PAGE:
Georgia Ingham

Georgia is a Java Developer at IDRSolutions. She is currently working along side the team on the development of JPedal and JPDf2HTML5. Her hobbies include reading and cycling.

7 ways we have improved our core code base

2 min read

We are continually trying to improve our code base, and not just by adding new features, but by going back to our core code and increasing the quality. We do this not only to reduce our technical debt but also because it makes the code more legible, it gives us a chance to review the code base and can yield performance benefits.

Here are just a few of the ways we have been using to improve our code base:

1. Multiple static analyzers

We use a few different static analyzers to comb through our code base and help us find improvements including: PMD, FindBugs, CheckStyle and the built-in analyzers for NetBeans and IntelliJ IDEA. The analyzers all have different rules and we found some rules more useful than others so only look at rules we think will provide substantial benefits and start improving the code from there.

2. Using new Java constructs

In April 2017 we moved the majority of our modules to Java 8 from Java 6, which brought along opportunities for us to update our code base to use some newer constructs. For example, not only can we use lambdas now but also the java.nio classes which can replace some of the old functionality and try-with-resources statements.

3. Refactoring out complexity

Complex methods and classes can actually cause performance penalties if the JVM cannot break them down and optimize them. To combat this we have been shortening long methods into multiple smaller methods, getting rid of return values on methods where the values were never used, and generally refactoring code so that it is simpler to understand.

4. Stricter Compliance

Ambiguous instructions can lead to disastrous results (especially in cooking but that might just be me) so we have been looking to make our code easier to understand. To do this we have been adding parameterised values to our collections so that the needed types are explicit and also making collections un-modifiable when we do not want certain actions performed on them like add, remove or clear.

Furthermore, we have been making access weaker for classes and methods not in the official API so that only the minimum level of access needed is used. e.g. if a method can be private other than protected or protected instead of public then it will be.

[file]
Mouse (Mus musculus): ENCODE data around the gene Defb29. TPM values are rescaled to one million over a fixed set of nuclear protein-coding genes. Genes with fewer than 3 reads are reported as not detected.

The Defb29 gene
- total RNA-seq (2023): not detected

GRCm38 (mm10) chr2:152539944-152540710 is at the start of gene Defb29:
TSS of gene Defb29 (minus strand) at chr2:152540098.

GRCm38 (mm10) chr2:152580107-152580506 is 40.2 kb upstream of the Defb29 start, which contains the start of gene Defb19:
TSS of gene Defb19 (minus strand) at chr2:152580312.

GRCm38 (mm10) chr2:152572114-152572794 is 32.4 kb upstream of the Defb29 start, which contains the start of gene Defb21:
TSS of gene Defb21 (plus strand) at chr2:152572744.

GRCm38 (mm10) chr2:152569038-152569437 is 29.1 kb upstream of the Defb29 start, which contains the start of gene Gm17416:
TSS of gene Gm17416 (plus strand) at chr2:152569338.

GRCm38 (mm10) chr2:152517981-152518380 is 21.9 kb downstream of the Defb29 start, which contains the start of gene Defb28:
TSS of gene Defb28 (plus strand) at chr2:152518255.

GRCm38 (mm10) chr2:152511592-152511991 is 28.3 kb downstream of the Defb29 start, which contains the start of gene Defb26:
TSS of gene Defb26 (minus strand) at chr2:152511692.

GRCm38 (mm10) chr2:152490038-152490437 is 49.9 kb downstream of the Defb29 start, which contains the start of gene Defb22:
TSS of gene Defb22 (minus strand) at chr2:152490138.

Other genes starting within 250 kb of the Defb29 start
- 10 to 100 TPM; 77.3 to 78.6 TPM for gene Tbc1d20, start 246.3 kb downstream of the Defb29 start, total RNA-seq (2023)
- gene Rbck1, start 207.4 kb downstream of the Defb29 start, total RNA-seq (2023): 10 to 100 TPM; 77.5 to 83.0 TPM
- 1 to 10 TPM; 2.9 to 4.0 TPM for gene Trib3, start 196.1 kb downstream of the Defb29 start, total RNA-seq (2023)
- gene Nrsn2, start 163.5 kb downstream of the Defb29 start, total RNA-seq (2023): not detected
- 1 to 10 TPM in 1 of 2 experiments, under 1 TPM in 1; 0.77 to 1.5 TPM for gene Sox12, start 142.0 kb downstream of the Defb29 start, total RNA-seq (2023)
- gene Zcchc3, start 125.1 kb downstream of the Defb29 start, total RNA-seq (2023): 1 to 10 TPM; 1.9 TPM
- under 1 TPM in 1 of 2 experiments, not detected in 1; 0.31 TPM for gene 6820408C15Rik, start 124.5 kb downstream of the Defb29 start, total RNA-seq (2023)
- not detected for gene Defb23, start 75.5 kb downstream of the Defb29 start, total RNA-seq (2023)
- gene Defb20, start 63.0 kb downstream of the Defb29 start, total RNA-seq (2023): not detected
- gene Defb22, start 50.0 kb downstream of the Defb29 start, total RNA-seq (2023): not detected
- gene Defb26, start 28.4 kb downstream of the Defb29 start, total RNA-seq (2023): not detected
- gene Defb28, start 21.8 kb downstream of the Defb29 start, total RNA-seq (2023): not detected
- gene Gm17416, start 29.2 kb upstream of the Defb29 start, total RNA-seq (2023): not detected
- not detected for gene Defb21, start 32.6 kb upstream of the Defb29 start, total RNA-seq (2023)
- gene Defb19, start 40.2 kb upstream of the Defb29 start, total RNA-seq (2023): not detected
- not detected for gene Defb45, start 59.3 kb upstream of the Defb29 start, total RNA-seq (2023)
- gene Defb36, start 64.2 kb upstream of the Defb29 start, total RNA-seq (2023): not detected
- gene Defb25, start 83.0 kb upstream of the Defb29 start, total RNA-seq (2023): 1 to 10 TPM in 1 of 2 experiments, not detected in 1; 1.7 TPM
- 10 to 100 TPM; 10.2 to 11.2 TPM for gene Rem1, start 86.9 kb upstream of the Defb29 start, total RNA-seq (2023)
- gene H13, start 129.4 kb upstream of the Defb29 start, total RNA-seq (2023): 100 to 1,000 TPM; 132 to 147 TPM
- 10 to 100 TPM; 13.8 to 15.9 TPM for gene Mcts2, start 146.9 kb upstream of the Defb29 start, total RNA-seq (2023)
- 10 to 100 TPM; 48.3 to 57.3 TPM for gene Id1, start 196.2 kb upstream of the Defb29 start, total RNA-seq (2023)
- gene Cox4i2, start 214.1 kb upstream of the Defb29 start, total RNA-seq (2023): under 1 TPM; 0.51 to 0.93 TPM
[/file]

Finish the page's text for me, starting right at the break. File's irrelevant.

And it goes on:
5. Removing unused code

There is a certain sense of accomplishment that can only be felt by getting rid of unused items and code. Methods, classes and variables that were found to be unused have been taken out. Old scripts that were once so useful have been removed along with redundant throws clauses.

6. Reducing the amount of dependencies

Additional dependencies can make it more difficult to get your software up and running if you need them and can mean unnecessary space is taken up on your machine if you don’t. To fix this issue we have been creating our own implementations of the external dependencies we use. For example, we now no longer need the Rhino dependency to handle JavaScript and BouncyCastle is no longer required to open AES 256 revision PDFs.

7. Keep the code base clean

Once you have identified areas of improvement and implemented the changes you need to try and make sure the issues don’t crop up again. One way we do this is by letting our teammates know through either code reviews or messages about improvements made. Then when they create new code they will know what to avoid or improve.

Also as I mentioned before we use static analyzers to help us find improvements. You can also use them as a second pair of eyes to spot issues that we may have initially missed when coding. We use these analyzers in combination with Maven so that our code gets analysed when built/tested and it will flag up errors if issues are found. Once found they can be fixed which helps you keep on top of your code quality.

Side note – We recommend only turning on the static analysis rules you want to check for once you have fixed all the cases and only a couple at a time or you will be overrun by errors.

That’s just a few ways we are currently improving the code base for now but we have a lot more ideas in mind.

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Georgia Ingham

Georgia is a Java Developer at IDRSolutions. She is currently working along side the team on the development of JPedal and JPDf2HTML5. Her hobbies include reading and cycling.

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